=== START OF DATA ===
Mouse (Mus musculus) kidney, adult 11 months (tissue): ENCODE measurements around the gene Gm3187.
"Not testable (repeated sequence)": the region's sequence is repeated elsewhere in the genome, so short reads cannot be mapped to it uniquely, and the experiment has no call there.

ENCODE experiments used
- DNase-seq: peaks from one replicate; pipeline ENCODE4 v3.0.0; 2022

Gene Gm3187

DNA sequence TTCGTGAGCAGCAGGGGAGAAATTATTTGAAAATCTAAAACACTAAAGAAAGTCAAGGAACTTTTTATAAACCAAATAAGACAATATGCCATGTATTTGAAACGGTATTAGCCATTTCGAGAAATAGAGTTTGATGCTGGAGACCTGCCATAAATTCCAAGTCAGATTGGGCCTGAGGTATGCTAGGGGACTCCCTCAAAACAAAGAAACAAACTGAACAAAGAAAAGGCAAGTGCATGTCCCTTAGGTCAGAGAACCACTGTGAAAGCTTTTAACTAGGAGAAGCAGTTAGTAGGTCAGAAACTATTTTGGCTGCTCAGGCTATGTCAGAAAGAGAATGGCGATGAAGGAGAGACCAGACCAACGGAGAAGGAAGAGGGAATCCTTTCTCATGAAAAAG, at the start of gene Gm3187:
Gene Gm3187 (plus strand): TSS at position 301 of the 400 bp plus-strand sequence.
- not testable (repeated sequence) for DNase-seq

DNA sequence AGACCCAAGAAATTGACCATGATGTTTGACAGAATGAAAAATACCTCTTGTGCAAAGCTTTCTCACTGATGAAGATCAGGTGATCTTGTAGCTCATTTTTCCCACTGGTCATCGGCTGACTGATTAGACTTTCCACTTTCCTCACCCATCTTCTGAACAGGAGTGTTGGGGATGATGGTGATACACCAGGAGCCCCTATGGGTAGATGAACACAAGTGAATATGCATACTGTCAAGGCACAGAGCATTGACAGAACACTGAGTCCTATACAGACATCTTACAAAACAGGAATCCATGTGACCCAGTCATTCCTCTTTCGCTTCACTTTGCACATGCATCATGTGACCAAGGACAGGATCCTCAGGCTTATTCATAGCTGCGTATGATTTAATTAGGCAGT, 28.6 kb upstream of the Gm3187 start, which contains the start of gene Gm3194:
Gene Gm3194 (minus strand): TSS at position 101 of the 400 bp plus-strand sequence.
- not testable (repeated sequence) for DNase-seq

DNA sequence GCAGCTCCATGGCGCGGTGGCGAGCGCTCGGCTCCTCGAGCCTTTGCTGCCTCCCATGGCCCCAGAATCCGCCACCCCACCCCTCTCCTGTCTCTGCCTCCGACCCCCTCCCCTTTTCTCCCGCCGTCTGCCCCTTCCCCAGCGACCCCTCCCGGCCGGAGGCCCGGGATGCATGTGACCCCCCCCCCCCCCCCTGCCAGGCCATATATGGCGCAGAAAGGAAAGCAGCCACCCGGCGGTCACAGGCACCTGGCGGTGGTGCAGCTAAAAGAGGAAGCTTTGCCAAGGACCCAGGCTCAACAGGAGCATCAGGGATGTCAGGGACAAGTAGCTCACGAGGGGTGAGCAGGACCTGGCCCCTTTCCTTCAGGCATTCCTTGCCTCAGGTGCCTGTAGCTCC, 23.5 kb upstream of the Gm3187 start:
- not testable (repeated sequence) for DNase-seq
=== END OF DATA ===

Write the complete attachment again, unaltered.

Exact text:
Mouse (Mus musculus) kidney, adult 11 months (tissue): ENCODE measurements around the gene Gm3187.
"Not testable (repeated sequence)": the region's sequence is repeated elsewhere in the genome, so short reads cannot be mapped to it uniquely, and the experiment has no call there.

ENCODE experiments used
- DNase-seq: peaks from one replicate; pipeline ENCODE4 v3.0.0; 2022

Gene Gm3187

DNA sequence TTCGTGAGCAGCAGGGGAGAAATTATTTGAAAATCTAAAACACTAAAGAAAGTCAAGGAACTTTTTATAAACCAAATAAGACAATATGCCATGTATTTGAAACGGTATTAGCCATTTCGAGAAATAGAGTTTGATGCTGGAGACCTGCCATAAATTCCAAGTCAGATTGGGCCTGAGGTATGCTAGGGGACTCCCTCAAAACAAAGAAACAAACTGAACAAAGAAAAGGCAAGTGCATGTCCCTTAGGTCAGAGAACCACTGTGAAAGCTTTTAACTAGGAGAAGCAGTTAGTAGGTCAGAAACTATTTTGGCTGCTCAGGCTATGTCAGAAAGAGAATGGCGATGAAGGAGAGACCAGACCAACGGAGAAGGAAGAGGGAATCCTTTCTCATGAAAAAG, at the start of gene Gm3187:
Gene Gm3187 (plus strand): TSS at position 301 of the 400 bp plus-strand sequence.
- not testable (repeated sequence) for DNase-seq

DNA sequence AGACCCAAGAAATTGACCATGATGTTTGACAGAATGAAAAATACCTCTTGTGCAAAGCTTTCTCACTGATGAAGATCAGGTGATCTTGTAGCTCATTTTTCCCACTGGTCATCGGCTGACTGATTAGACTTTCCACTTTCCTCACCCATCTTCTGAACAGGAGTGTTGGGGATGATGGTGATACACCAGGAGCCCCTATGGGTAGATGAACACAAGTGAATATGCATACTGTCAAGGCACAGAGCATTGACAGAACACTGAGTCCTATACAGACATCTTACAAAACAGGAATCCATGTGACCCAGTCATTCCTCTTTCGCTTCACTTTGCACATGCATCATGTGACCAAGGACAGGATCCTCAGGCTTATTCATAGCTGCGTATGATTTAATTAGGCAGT, 28.6 kb upstream of the Gm3187 start, which contains the start of gene Gm3194:
Gene Gm3194 (minus strand): TSS at position 101 of the 400 bp plus-strand sequence.
- not testable (repeated sequence) for DNase-seq

DNA sequence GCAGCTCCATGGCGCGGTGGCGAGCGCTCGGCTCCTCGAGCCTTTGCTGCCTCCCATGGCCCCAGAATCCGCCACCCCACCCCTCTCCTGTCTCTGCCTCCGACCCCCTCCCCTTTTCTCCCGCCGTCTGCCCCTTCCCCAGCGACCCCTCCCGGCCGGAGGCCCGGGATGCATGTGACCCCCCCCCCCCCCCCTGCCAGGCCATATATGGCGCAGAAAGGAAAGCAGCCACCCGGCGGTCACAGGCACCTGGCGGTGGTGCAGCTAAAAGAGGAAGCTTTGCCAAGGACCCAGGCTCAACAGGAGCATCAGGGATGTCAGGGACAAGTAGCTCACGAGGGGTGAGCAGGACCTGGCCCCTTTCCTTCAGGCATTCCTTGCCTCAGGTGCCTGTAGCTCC, 23.5 kb upstream of the Gm3187 start:
- not testable (repeated sequence) for DNase-seq